Bank of America Corp. lost about three-quarters of its market share in U.S. home mortgages since 2007 as the firm grappled with defective loans, while Wells Fargo & Co. (WFC)’s presence almost doubled, FBR Capital Markets said.
Bank of America saw its share of originations drop to 5.6 percent in the fourth quarter from 10 percent in 2011’s third quarter and 24.7 percent in 2007 as it exited correspondent lending, Paul Miller of FBR said today in a research note. Miller’s calculations combined the total for Bank of America and subprime lender Countrywide Financial Corp., the biggest mortgage company at the time, which was acquired in 2008.
Chief Executive Officer Brian T. Moynihan, 52, is retreating from mortgages while his company makes amends for shoddy loans created by Countrywide and cuts back on riskier holdings. The second-biggest U.S. lender by assets posted a $1.5 billion loss in its real estate unit in the fourth quarter, after ceding No. 1 rankings for new mortgages and servicing existing loans to Wells Fargo.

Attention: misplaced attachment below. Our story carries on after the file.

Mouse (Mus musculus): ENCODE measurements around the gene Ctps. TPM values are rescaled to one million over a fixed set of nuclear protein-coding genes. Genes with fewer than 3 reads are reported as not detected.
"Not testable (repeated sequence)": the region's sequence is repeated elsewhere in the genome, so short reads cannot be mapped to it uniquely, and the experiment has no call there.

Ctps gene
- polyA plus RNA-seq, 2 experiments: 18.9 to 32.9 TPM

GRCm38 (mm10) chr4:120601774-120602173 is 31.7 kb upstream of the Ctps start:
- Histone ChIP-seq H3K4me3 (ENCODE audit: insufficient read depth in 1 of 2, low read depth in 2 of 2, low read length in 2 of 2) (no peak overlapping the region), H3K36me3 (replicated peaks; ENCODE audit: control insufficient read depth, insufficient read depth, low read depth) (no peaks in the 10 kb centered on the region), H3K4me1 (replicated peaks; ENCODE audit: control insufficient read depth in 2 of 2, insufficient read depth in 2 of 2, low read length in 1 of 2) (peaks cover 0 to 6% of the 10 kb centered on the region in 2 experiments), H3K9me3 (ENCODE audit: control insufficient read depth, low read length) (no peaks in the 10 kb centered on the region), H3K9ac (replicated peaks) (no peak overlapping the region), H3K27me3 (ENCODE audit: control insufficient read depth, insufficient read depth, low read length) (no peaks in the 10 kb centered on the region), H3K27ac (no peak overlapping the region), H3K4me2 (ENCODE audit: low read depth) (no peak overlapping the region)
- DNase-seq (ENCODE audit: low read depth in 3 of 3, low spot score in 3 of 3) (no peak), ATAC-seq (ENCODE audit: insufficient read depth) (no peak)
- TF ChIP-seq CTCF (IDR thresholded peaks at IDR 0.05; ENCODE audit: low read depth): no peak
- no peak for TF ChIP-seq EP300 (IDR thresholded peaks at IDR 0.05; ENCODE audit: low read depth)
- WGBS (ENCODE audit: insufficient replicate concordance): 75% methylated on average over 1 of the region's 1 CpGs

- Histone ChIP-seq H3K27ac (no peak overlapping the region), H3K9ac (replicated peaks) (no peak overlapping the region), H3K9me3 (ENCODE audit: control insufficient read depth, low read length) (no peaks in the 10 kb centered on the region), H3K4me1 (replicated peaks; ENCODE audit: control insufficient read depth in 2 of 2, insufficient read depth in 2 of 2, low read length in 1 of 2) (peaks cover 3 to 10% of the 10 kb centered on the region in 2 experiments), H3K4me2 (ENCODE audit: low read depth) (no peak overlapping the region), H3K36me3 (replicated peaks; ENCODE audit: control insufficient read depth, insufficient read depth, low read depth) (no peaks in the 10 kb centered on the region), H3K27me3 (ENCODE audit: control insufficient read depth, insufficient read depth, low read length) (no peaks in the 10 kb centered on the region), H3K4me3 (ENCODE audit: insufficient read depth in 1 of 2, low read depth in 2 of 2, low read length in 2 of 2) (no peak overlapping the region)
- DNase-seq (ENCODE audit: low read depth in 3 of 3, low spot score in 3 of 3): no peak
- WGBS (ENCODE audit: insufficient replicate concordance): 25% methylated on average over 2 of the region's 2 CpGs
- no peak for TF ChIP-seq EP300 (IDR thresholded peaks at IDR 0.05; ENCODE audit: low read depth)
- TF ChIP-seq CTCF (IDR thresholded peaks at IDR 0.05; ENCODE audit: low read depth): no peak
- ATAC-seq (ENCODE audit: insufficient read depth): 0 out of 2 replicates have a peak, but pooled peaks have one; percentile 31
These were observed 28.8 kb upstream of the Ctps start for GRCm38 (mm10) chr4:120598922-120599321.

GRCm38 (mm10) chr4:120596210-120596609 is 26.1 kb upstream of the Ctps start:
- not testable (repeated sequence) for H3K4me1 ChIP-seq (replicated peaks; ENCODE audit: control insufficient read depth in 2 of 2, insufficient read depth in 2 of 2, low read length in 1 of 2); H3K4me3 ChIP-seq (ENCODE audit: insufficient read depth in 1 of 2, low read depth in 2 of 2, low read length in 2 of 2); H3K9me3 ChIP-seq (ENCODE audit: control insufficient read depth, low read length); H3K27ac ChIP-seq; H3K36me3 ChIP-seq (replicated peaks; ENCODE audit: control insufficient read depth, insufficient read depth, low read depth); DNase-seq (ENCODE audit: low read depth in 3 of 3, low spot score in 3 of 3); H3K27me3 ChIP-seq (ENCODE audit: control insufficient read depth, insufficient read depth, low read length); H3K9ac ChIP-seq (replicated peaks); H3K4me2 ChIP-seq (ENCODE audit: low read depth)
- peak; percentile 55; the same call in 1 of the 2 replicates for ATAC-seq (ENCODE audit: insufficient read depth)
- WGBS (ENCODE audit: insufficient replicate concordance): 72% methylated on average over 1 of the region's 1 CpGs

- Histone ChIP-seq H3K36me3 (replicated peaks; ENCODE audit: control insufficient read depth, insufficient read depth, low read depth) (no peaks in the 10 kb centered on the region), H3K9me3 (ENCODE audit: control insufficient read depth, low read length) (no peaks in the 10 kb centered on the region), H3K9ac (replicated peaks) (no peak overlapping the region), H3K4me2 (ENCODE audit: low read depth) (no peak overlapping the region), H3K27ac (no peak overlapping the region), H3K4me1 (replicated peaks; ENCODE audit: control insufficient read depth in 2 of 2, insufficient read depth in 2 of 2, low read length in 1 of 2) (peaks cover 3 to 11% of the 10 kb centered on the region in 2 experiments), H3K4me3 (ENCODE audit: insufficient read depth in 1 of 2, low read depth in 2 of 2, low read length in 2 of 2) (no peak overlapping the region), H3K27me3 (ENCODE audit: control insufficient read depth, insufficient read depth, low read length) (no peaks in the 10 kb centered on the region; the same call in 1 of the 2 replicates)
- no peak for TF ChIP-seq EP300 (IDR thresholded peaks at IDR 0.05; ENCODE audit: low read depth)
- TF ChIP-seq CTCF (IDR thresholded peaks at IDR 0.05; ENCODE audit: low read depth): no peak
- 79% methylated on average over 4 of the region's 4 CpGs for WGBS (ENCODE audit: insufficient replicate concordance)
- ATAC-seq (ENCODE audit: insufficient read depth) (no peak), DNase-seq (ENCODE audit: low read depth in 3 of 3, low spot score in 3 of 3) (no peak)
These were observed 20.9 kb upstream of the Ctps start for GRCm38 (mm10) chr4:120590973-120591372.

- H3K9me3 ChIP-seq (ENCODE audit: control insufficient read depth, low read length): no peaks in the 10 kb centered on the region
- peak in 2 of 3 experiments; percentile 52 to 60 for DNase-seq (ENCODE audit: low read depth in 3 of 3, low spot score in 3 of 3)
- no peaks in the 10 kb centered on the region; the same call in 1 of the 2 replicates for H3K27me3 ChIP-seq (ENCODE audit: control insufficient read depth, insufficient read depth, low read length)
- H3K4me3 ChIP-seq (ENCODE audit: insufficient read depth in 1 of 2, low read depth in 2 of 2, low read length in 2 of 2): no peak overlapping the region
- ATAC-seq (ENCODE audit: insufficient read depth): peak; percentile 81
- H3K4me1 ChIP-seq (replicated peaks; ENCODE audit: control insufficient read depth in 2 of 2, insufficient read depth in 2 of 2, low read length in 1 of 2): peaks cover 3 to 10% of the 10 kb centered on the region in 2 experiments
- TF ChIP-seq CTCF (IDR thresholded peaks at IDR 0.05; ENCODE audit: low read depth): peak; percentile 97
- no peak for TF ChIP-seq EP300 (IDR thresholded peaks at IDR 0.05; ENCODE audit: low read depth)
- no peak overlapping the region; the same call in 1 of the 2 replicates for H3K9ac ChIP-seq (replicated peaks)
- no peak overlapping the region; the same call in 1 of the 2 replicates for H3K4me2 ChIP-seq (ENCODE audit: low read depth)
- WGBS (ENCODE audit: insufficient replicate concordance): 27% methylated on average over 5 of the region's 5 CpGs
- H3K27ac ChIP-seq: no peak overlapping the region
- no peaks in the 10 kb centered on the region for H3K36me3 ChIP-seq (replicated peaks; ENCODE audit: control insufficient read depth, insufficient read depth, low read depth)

“Capacity to originate loans is being ripped out, and the structure of the industry remains uncertain,” Miller said in the note. Wells Fargo and Cincinnati’s Fifth Third Bancorp (FITB) “are best positioned to take advantage of dislocation in the mortgage market.”
Wells Fargo, the No. 4 U.S. bank by assets, rose to 30 percent of the market from 15 percent in 2007, according to FBR. Apart from the San Francisco-based bank, smaller firms will increase loans the fastest, including Minneapolis-based U.S. Bancorp (USB), BB&T Corp. (BBT) of Winston-Salem, North Carolina and PHH Corp. (PHH), the mortgage processor based in Mount Laurel, New Jersey, Miller said.
The origination market has shrunk from almost $3 trillion in 2006 to $1.3 trillion last year, he said.
JPMorgan Chase & Co. (JPM), the biggest U.S. bank, and No. 3 Citigroup Inc. (C) both lost almost a third of their market share since 2007, according to Miller, with JPMorgan at 10.4 percent and Citigroup at 5.7 percent at year-end. Both are based in New York. The five biggest home lenders set aside more than $70 billion for costs from faulty mortgage and foreclosures.
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